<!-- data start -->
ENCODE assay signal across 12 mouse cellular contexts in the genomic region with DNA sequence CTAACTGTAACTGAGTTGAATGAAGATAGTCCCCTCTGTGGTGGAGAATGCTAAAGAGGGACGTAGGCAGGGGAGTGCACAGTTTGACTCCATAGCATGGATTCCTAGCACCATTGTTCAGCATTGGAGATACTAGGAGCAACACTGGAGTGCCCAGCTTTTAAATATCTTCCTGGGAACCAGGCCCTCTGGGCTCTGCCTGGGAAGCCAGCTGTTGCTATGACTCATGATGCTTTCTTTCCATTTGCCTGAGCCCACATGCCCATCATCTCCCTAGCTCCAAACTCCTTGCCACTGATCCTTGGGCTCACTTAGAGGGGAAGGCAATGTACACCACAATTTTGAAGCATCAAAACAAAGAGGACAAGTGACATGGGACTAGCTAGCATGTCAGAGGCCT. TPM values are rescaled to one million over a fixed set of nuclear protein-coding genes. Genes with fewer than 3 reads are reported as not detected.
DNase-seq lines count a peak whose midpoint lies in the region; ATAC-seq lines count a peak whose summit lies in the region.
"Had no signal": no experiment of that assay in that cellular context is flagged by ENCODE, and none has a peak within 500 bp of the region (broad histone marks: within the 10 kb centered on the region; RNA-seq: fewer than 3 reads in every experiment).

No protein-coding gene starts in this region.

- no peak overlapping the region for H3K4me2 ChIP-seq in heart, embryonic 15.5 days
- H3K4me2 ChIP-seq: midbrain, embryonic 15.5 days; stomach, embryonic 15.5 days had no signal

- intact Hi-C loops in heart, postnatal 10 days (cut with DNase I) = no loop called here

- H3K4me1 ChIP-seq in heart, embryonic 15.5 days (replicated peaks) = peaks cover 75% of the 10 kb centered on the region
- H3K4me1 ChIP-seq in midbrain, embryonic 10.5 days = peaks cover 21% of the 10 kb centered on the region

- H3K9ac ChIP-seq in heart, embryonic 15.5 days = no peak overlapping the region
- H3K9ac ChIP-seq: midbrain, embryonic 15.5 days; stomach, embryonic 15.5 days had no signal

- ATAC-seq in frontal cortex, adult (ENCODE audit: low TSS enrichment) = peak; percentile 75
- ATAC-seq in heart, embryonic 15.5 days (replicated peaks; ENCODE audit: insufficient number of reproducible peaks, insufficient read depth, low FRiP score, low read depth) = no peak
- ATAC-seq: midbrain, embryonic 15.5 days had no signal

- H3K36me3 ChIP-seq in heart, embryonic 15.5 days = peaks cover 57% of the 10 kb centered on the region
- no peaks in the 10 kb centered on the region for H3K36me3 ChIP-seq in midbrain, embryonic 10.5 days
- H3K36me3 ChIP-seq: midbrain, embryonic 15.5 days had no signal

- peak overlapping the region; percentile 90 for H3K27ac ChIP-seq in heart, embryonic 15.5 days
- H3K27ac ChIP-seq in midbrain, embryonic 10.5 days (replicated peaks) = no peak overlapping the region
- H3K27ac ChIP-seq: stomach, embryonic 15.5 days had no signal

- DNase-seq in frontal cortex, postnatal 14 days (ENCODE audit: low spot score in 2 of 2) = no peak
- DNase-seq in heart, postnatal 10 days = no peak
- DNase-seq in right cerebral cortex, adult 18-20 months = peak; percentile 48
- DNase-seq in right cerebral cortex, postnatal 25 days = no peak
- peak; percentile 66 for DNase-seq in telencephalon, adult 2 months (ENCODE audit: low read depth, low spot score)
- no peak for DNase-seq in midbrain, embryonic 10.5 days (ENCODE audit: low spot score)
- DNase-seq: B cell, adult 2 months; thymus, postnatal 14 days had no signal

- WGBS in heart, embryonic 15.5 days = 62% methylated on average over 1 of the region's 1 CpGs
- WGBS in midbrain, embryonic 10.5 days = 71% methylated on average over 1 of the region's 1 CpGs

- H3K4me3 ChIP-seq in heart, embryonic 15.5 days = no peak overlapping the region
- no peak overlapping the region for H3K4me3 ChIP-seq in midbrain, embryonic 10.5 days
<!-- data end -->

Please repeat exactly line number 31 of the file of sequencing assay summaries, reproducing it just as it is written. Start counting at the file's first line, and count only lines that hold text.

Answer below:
- no peak overlapping the region for H3K4me3 ChIP-seq in midbrain, embryonic 10.5 days